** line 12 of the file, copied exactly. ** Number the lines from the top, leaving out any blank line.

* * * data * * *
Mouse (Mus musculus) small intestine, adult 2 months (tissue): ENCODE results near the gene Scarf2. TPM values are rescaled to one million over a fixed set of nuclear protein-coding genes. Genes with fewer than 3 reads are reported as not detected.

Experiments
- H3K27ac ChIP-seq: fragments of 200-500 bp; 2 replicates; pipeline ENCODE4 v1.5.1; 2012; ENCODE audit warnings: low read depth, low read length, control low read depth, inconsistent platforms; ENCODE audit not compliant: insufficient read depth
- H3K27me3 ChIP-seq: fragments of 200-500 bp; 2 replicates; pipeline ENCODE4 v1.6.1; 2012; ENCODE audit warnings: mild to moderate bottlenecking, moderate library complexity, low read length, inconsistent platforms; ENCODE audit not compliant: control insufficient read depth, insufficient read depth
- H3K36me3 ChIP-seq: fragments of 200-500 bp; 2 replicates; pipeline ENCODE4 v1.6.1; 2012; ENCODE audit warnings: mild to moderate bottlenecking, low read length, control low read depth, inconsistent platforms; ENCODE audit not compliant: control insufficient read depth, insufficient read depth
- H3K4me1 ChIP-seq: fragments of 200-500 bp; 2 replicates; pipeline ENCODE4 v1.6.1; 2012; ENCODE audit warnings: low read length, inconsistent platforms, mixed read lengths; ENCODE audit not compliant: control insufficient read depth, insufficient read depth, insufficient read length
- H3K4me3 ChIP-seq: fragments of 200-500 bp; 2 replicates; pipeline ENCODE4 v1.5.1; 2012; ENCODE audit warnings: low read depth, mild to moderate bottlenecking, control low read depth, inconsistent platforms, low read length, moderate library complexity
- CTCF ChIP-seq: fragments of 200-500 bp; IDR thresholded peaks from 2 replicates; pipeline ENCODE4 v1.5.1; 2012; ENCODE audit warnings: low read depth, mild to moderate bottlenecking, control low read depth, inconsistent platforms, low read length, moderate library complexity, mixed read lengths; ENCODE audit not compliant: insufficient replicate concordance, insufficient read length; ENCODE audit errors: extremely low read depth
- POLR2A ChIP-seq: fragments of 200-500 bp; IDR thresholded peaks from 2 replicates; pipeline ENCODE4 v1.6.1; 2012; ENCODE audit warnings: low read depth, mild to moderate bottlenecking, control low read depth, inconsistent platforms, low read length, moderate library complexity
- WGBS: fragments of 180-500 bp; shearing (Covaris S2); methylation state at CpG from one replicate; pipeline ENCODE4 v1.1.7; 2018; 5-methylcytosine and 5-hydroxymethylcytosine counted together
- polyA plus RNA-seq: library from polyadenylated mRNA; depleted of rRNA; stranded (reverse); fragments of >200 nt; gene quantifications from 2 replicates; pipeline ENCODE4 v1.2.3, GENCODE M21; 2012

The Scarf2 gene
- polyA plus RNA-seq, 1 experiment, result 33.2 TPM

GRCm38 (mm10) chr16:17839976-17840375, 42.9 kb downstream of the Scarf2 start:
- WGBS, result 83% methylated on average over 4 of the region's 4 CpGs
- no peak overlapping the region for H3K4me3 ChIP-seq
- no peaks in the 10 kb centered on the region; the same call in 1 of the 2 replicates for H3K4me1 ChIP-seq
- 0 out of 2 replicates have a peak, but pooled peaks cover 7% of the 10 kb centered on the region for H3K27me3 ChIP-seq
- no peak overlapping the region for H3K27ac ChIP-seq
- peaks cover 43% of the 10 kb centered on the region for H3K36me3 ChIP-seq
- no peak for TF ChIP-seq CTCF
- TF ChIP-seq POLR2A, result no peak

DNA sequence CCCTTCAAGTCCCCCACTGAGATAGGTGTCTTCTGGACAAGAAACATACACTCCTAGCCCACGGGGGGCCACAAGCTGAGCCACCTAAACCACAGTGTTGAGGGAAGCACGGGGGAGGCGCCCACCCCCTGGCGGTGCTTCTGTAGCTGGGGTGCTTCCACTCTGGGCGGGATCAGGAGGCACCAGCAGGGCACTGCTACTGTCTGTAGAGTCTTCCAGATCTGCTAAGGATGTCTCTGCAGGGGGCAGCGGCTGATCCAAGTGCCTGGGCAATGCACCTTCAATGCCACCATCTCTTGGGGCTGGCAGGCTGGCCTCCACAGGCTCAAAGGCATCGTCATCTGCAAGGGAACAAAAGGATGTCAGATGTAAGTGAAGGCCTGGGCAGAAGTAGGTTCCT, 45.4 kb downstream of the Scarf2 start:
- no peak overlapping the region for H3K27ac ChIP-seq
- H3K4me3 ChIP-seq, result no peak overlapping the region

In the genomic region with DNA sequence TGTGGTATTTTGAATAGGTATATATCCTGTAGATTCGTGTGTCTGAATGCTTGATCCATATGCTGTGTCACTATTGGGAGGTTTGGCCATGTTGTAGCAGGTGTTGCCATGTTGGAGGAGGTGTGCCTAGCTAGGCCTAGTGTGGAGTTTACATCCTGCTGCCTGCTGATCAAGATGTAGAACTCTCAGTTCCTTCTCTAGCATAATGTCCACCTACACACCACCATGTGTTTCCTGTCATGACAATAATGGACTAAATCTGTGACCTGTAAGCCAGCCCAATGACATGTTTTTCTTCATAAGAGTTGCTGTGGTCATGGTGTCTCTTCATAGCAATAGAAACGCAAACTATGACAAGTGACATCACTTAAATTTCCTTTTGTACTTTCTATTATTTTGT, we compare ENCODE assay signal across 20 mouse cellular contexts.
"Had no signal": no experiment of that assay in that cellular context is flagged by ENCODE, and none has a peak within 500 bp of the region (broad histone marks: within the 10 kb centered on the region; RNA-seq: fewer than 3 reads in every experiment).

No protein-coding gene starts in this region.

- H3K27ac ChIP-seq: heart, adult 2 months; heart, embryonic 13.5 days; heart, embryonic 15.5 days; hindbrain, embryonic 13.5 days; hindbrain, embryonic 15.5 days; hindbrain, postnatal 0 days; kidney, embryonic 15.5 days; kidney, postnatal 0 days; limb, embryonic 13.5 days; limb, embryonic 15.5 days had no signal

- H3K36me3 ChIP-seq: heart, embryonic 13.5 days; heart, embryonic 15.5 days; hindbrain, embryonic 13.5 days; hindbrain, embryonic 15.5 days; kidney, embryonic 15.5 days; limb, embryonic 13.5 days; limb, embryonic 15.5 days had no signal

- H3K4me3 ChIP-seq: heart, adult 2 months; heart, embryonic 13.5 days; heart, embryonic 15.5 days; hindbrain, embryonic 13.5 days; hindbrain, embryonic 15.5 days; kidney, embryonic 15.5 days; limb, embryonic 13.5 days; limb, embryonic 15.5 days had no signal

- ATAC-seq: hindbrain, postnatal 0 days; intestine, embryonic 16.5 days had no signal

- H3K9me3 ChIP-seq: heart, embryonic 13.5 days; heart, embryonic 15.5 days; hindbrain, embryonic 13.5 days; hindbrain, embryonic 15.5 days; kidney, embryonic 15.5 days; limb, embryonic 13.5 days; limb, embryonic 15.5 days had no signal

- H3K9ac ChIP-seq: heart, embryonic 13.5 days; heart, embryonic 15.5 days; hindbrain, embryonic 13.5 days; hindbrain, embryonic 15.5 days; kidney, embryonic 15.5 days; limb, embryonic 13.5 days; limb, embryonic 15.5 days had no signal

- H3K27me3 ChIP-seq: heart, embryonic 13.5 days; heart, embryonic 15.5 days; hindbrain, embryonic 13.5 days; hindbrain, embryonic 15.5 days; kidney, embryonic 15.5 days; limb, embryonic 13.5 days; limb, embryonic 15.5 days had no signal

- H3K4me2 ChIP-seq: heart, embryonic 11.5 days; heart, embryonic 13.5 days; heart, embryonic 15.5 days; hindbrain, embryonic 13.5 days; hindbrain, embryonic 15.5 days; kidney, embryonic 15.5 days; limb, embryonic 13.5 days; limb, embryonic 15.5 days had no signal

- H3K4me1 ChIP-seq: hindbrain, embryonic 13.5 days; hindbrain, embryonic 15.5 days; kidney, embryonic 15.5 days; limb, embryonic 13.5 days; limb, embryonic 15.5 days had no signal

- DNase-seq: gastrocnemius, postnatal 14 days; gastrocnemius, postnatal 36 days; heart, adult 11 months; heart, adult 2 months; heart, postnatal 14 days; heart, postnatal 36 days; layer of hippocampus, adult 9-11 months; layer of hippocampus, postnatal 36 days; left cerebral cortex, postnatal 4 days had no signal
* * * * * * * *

The Scarf2 gene